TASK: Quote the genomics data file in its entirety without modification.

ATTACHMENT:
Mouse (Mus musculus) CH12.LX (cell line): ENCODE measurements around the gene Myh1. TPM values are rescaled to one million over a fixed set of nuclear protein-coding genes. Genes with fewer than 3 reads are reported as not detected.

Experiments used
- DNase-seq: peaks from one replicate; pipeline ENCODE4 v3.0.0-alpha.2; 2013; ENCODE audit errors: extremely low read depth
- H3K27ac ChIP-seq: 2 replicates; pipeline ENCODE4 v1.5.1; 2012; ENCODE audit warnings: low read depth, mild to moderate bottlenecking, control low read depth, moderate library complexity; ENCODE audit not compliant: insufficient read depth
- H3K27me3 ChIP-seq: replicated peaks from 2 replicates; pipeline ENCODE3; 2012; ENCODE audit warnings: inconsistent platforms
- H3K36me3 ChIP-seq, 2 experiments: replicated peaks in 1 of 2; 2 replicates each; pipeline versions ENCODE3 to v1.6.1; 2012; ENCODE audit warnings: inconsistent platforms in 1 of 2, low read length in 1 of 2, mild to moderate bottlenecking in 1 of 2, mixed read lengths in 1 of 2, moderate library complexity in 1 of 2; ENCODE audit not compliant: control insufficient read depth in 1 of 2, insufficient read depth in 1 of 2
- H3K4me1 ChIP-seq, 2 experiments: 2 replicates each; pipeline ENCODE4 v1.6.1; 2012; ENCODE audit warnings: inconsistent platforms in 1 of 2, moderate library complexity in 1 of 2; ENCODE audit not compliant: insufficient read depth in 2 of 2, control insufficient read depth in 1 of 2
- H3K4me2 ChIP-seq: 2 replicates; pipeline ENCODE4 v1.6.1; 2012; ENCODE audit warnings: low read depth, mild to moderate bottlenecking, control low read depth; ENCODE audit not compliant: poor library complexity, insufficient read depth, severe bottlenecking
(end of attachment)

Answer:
Mouse (Mus musculus) CH12.LX (cell line): ENCODE measurements around the gene Myh1. TPM values are rescaled to one million over a fixed set of nuclear protein-coding genes. Genes with fewer than 3 reads are reported as not detected.

Experiments used
- DNase-seq: peaks from one replicate; pipeline ENCODE4 v3.0.0-alpha.2; 2013; ENCODE audit errors: extremely low read depth
- H3K27ac ChIP-seq: 2 replicates; pipeline ENCODE4 v1.5.1; 2012; ENCODE audit warnings: low read depth, mild to moderate bottlenecking, control low read depth, moderate library complexity; ENCODE audit not compliant: insufficient read depth
- H3K27me3 ChIP-seq: replicated peaks from 2 replicates; pipeline ENCODE3; 2012; ENCODE audit warnings: inconsistent platforms
- H3K36me3 ChIP-seq, 2 experiments: replicated peaks in 1 of 2; 2 replicates each; pipeline versions ENCODE3 to v1.6.1; 2012; ENCODE audit warnings: inconsistent platforms in 1 of 2, low read length in 1 of 2, mild to moderate bottlenecking in 1 of 2, mixed read lengths in 1 of 2, moderate library complexity in 1 of 2; ENCODE audit not compliant: control insufficient read depth in 1 of 2, insufficient read depth in 1 of 2
- H3K4me1 ChIP-seq, 2 experiments: 2 replicates each; pipeline ENCODE4 v1.6.1; 2012; ENCODE audit warnings: inconsistent platforms in 1 of 2, moderate library complexity in 1 of 2; ENCODE audit not compliant: insufficient read depth in 2 of 2, control insufficient read depth in 1 of 2
- H3K4me2 ChIP-seq: 2 replicates; pipeline ENCODE4 v1.6.1; 2012; ENCODE audit warnings: low read depth, mild to moderate bottlenecking, control low read depth; ENCODE audit not compliant: poor library complexity, insufficient read depth, severe bottlenecking